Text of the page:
The hill-running phase develops from the endurance phase by putting in more effort in the hillier parts of the daily runs, and then by doing a short hill session and a long hill session each week. The short hills will take from 30 to 60 seconds to run up, and the long hills from one and a half to two minutes. The recovery is the length of time it takes to jog down to the bottom. The number of runs should be built up week by week e.g. 10 to 20 of the short hills and 6 to 10 of the long hills.

During this phase, you can start running in races in the knowledge that you are still building up. The total mileage should be about the same as at the end of the endurance phase.

After four weeks, the hill running merges into the full-scale cross-country training, which will continue until the peak racing period. Work on a 14-day cycle with one race in each period. The first week would include three hard sessions, two steady runs and two easy days. The second week two hard days, one or two steady runs, two or three easy days and a race.

The five hard sessions should include:

  • One repetition session, 3-5 x 1500-2000m cross-country circuit
  • One long hills session
  • One 'tempo run' e.g. 20 minutes hard running
  • One 'high quality' session e.g. 8 x 1k on grass
  • One short hills session

Steady runs are an important part of the training, because they continue to develop aerobic fitness, while allowing recovery from the more intense sessions. The pace here should be just below your anaerobic threshold. This is roughly the same as your 10 mile pace on the road though over the country the same effort will result in a slower speed. Here a Heart Rate Monitor is very useful, because you can plan to run at certain pulse rate, say between 150 and 160, and keep this going over different surfaces.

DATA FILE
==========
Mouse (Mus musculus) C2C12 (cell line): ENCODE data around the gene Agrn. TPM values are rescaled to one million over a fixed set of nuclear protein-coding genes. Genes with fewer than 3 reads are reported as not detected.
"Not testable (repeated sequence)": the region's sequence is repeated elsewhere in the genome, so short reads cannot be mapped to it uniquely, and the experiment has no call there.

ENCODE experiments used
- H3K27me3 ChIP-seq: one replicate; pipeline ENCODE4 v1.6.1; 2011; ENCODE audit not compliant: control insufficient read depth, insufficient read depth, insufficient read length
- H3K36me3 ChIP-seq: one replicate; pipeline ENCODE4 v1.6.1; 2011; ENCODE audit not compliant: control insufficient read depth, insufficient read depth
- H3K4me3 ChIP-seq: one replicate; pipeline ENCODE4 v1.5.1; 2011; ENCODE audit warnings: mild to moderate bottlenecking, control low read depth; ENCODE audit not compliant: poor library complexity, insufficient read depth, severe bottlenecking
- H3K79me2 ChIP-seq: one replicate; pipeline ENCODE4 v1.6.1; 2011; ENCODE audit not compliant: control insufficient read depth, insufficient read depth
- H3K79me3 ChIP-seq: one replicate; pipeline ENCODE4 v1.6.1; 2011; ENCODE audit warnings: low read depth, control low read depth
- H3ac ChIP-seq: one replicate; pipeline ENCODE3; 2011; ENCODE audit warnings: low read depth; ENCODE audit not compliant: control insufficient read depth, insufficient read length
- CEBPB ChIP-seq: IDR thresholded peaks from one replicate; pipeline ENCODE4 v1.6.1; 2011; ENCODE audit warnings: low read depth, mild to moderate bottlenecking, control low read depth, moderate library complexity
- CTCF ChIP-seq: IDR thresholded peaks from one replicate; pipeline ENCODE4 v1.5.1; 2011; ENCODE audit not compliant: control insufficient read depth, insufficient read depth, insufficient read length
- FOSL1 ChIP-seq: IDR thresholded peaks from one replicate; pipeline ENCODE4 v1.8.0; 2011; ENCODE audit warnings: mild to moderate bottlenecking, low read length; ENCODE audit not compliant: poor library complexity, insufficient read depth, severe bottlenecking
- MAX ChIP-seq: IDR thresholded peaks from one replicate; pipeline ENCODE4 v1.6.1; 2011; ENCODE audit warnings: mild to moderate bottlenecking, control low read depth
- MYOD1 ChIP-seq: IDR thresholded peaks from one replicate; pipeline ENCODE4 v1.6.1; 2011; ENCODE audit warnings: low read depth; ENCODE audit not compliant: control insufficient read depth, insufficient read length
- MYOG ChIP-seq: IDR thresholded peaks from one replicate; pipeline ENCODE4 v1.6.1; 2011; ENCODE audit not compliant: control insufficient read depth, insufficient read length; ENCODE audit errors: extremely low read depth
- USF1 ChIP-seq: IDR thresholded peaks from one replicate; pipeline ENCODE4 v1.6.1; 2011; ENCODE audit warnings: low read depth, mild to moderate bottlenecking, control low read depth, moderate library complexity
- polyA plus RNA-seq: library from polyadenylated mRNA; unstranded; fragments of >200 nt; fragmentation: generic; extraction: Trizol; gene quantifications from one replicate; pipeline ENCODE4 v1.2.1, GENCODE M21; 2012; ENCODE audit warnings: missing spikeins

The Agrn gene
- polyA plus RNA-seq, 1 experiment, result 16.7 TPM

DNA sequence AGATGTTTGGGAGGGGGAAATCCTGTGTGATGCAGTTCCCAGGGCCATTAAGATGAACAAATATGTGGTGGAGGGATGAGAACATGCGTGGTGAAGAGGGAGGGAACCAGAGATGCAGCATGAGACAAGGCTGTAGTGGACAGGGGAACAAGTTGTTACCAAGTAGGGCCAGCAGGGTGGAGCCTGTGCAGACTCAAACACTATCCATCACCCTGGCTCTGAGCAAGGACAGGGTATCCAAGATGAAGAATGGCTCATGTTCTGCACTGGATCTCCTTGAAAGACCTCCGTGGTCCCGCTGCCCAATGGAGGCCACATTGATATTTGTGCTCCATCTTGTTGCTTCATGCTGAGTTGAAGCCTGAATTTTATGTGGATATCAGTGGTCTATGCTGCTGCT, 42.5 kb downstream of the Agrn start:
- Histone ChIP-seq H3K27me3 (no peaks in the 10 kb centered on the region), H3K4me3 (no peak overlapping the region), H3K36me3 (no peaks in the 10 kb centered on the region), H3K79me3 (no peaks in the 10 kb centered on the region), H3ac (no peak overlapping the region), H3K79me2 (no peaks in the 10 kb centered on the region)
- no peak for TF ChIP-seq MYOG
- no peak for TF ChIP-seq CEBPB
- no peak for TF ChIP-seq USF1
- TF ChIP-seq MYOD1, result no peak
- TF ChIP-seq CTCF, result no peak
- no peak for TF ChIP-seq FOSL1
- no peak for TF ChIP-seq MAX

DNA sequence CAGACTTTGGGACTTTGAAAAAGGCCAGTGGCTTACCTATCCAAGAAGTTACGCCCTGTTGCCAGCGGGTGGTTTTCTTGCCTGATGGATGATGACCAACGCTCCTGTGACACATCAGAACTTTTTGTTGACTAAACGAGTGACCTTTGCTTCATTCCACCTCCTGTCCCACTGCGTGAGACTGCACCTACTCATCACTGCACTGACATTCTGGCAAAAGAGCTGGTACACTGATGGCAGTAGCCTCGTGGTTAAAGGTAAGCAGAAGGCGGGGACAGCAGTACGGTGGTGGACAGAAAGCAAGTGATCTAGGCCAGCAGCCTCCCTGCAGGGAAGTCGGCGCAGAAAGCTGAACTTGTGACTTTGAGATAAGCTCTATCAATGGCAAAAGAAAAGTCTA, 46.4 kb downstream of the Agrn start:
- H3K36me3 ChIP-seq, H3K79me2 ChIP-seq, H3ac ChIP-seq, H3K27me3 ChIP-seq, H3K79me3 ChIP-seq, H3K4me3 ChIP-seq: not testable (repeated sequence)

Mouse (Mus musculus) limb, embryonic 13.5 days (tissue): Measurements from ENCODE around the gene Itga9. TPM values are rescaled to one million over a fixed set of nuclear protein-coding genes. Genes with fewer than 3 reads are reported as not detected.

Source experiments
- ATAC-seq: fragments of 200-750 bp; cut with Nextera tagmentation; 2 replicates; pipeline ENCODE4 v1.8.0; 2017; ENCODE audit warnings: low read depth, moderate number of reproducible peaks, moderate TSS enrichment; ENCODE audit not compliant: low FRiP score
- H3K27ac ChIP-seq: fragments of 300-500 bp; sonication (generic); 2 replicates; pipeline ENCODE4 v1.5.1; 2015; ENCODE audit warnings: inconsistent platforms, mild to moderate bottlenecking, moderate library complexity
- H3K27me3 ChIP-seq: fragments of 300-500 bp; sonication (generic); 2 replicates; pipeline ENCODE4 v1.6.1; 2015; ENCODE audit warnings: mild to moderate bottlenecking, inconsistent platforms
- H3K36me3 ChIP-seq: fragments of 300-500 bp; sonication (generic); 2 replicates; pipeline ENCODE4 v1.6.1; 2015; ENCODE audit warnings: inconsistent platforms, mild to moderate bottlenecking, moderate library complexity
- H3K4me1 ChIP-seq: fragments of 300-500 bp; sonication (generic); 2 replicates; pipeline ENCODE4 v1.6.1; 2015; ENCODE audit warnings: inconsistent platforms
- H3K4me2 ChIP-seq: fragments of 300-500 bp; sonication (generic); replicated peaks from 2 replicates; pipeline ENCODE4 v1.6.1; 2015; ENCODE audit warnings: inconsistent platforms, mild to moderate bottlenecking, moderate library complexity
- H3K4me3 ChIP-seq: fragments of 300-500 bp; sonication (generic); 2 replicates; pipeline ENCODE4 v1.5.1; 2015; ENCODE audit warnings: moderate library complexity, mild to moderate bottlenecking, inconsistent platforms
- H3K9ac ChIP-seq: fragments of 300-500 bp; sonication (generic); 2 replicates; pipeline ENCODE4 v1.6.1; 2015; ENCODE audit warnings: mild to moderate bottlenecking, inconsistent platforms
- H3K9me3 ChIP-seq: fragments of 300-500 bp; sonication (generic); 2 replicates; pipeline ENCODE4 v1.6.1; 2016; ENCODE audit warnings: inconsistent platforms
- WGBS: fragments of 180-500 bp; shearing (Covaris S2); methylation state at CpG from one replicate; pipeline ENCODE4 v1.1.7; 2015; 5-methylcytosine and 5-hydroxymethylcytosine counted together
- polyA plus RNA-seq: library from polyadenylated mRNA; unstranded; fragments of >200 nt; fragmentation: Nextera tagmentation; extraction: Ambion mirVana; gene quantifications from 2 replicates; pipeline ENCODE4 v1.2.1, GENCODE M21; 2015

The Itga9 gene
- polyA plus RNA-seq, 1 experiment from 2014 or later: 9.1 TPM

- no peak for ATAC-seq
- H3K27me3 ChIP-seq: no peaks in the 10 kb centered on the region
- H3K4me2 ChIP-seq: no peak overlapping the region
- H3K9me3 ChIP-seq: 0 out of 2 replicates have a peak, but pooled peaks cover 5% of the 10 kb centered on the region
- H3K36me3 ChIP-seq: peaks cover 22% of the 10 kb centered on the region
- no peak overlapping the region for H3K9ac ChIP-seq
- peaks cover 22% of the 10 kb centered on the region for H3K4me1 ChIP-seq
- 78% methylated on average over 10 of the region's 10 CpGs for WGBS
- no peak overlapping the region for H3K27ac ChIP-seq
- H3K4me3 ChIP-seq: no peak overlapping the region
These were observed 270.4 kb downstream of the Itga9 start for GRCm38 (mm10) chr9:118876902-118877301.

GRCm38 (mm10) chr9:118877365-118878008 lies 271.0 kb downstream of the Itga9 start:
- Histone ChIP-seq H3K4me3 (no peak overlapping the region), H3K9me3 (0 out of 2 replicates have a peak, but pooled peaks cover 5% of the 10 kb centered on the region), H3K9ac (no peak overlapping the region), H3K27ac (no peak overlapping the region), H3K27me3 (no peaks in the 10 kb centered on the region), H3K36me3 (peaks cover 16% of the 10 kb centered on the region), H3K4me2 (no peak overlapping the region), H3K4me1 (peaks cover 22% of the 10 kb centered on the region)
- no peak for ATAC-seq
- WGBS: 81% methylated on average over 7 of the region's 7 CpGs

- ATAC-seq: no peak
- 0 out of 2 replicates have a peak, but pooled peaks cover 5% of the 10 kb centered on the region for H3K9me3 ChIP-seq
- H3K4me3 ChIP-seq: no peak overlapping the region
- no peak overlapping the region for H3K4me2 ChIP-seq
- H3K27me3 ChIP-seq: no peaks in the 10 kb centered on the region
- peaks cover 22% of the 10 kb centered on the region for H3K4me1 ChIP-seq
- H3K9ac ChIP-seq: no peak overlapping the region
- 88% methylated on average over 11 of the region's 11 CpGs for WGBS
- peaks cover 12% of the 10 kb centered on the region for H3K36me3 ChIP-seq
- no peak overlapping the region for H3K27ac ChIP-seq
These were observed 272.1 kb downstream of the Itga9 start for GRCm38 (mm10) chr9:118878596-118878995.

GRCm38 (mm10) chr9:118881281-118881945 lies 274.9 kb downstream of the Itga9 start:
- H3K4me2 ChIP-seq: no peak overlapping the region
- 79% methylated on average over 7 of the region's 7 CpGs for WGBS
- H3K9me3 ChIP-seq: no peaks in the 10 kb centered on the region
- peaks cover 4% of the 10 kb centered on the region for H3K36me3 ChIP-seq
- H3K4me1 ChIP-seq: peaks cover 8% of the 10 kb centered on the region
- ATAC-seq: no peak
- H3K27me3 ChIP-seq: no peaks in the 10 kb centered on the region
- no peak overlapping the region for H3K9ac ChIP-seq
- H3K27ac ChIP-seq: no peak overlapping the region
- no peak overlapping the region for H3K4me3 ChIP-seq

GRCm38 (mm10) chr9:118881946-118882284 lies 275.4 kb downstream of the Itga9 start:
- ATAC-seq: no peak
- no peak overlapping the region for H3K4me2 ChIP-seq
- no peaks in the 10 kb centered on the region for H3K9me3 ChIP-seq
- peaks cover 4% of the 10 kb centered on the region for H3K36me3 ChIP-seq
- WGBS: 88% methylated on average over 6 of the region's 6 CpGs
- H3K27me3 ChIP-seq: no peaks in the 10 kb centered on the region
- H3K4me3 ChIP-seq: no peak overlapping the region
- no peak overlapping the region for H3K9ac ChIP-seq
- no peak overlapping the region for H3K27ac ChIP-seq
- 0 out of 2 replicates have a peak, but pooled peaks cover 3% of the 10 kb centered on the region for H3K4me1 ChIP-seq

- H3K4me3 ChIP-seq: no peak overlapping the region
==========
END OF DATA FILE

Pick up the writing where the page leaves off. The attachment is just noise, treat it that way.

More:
Race preparation

If your season is based on one or two major events, it is important to taper off the intensity of the training before the event and to focus on the event by doing race specific training. This means finding out as much as you can about the nature of the course, how big the bills are, whether there are any difficult sections, what kind of shoes to wear etc. Your training in the last two weeks should be aimed at producing good quality running on the hard days, with plenty of recovery in between. Have two hard sessions in the penultimate week, and only one in the last week done on the Tuesday or Wednesday. In these sessions you are trying to get as close as possible to the feeling of the race, practicing fast starts, mid-race surges, bursts over the hills, whatever may be needed.

Tactical approach

Tactically, front runners stand much more chance of success in cross-country, because the breaks in continuity allow more chance of getting away. You, therefore, have to be committed to a fast pace in the early stages. The 'interference effect' is considerable when the number of competitors is large so if three runners are going for a gap, which will only take two, one of them has to slip back. This means that one person just behind will be pushed back a yard, and this effect goes on down the field, so that 100m can be lost in a mile. Success in cross-country demands a courageous approach, which is why it is recommend as a way of developing distance running talent.

Referenced Material

  1. TOLLOH, B. (1991) Cross Country without tears. Peak Performance, 14, p. 8-9

Article Reference

The information on this page is adapted from Tulloh (1991)[1] with the kind permission of Electric Word plc.

Page Reference

The reference for this page is:

  • MACKENZIE, B. (2003) Cross Country [WWW] Available from: http://www.brianmac.co.uk/xcountry.htm [Accessed

Associated Pages

The following Sports Coach pages should be read in conjunction with this page: